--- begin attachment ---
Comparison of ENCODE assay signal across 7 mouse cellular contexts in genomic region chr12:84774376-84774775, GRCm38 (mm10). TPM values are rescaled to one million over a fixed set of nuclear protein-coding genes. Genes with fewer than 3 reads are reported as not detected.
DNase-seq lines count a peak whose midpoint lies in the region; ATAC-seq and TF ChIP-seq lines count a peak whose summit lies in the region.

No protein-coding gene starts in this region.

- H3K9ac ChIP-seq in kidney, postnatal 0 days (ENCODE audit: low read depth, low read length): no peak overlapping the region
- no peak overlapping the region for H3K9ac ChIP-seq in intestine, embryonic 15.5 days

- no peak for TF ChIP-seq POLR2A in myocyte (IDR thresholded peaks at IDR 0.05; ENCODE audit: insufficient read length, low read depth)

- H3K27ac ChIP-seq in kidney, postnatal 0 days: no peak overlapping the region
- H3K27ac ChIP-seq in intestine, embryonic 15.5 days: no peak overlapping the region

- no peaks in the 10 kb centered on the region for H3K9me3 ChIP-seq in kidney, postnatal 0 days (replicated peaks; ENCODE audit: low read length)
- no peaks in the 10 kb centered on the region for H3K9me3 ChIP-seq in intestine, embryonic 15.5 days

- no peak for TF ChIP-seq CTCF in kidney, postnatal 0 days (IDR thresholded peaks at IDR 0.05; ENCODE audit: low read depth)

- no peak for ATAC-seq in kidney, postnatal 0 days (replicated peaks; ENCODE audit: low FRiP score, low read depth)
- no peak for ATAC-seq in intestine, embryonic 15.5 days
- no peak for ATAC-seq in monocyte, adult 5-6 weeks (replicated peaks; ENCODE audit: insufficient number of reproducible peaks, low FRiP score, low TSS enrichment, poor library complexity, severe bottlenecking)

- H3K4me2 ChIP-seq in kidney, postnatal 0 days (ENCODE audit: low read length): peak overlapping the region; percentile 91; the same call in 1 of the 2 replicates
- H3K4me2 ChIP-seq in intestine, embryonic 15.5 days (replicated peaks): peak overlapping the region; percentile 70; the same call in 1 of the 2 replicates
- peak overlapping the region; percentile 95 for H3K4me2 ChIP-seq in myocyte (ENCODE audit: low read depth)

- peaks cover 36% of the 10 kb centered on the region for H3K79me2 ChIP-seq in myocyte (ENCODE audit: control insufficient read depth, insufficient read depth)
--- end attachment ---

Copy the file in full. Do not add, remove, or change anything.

Comparison of ENCODE assay signal across 7 mouse cellular contexts in genomic region chr12:84774376-84774775, GRCm38 (mm10). TPM values are rescaled to one million over a fixed set of nuclear protein-coding genes. Genes with fewer than 3 reads are reported as not detected.
DNase-seq lines count a peak whose midpoint lies in the region; ATAC-seq and TF ChIP-seq lines count a peak whose summit lies in the region.

No protein-coding gene starts in this region.

- H3K9ac ChIP-seq in kidney, postnatal 0 days (ENCODE audit: low read depth, low read length): no peak overlapping the region
- no peak overlapping the region for H3K9ac ChIP-seq in intestine, embryonic 15.5 days

- no peak for TF ChIP-seq POLR2A in myocyte (IDR thresholded peaks at IDR 0.05; ENCODE audit: insufficient read length, low read depth)

- H3K27ac ChIP-seq in kidney, postnatal 0 days: no peak overlapping the region
- H3K27ac ChIP-seq in intestine, embryonic 15.5 days: no peak overlapping the region

- no peaks in the 10 kb centered on the region for H3K9me3 ChIP-seq in kidney, postnatal 0 days (replicated peaks; ENCODE audit: low read length)
- no peaks in the 10 kb centered on the region for H3K9me3 ChIP-seq in intestine, embryonic 15.5 days

- no peak for TF ChIP-seq CTCF in kidney, postnatal 0 days (IDR thresholded peaks at IDR 0.05; ENCODE audit: low read depth)

- no peak for ATAC-seq in kidney, postnatal 0 days (replicated peaks; ENCODE audit: low FRiP score, low read depth)
- no peak for ATAC-seq in intestine, embryonic 15.5 days
- no peak for ATAC-seq in monocyte, adult 5-6 weeks (replicated peaks; ENCODE audit: insufficient number of reproducible peaks, low FRiP score, low TSS enrichment, poor library complexity, severe bottlenecking)

- H3K4me2 ChIP-seq in kidney, postnatal 0 days (ENCODE audit: low read length): peak overlapping the region; percentile 91; the same call in 1 of the 2 replicates
- H3K4me2 ChIP-seq in intestine, embryonic 15.5 days (replicated peaks): peak overlapping the region; percentile 70; the same call in 1 of the 2 replicates
- peak overlapping the region; percentile 95 for H3K4me2 ChIP-seq in myocyte (ENCODE audit: low read depth)

- peaks cover 36% of the 10 kb centered on the region for H3K79me2 ChIP-seq in myocyte (ENCODE audit: control insufficient read depth, insufficient read depth)